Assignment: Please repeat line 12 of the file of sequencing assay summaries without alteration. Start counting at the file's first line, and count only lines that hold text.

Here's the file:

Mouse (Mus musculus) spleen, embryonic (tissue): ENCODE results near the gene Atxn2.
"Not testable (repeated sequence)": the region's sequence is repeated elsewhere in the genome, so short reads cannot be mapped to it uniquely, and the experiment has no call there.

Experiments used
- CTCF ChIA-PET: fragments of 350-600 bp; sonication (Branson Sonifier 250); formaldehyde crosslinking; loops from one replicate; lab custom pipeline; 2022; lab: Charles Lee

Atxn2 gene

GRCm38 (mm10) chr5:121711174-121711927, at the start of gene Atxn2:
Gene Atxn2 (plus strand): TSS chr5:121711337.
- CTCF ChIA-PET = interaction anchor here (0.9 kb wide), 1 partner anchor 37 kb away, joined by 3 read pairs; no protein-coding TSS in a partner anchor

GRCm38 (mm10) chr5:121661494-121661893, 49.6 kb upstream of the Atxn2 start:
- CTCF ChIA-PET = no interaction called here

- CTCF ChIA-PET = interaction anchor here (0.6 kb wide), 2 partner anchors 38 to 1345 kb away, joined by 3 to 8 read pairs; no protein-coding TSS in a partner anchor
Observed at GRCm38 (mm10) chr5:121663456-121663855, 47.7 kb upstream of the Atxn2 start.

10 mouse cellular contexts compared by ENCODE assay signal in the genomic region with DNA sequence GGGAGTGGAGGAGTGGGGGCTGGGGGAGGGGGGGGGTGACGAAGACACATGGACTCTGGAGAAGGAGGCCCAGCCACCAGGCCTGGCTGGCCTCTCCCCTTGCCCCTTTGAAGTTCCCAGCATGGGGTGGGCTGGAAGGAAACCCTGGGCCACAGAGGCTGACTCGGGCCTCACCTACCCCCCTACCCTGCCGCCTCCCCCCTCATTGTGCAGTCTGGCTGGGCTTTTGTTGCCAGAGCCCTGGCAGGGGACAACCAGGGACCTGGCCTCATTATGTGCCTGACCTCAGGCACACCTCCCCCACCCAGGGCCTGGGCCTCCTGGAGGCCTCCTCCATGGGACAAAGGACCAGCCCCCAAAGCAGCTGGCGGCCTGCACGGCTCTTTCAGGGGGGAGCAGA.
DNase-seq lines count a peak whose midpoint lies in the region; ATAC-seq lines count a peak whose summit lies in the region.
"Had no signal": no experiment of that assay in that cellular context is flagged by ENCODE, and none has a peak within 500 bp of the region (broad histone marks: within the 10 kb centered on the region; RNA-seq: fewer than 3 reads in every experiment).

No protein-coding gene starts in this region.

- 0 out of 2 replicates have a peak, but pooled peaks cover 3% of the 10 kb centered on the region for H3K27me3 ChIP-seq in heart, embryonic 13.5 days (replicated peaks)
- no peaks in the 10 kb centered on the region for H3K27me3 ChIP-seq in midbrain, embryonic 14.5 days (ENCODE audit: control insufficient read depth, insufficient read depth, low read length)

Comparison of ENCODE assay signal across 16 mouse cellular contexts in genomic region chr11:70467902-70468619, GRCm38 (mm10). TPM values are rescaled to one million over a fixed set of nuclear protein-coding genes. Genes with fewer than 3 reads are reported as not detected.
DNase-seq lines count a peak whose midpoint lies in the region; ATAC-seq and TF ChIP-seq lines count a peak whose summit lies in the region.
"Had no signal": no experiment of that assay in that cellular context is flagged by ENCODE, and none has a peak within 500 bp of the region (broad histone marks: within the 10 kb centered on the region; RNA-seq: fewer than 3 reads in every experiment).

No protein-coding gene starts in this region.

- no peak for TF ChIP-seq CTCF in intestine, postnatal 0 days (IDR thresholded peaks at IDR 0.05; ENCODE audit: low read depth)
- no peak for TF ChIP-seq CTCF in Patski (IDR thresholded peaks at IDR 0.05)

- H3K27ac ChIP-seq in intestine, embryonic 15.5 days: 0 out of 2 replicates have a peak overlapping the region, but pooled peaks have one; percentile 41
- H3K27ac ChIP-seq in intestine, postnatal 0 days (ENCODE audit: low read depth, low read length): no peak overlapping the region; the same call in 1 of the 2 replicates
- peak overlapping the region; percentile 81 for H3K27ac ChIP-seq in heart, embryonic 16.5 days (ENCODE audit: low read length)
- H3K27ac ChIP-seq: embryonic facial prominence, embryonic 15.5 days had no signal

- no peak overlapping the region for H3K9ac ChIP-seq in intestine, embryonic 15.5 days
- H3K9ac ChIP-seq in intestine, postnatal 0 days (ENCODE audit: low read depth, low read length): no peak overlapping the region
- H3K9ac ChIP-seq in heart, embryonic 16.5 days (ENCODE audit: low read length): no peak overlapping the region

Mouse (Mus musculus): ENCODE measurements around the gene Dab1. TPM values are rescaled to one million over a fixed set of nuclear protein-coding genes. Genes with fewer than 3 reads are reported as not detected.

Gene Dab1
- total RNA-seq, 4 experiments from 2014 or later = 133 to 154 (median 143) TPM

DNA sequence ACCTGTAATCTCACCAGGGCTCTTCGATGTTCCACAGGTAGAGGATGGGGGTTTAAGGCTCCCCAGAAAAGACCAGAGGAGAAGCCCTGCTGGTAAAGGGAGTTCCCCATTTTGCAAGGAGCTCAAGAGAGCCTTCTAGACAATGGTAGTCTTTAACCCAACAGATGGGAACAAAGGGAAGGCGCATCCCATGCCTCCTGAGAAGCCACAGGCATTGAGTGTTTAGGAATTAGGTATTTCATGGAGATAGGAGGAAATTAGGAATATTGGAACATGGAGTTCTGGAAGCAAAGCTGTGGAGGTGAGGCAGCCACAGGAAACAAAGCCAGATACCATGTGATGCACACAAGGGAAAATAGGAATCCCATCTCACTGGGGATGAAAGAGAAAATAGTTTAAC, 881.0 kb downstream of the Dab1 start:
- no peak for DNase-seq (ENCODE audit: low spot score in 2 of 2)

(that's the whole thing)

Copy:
Observed at GRCm38 (mm10) chr5:121663456-121663855, 47.7 kb upstream of the Atxn2 start.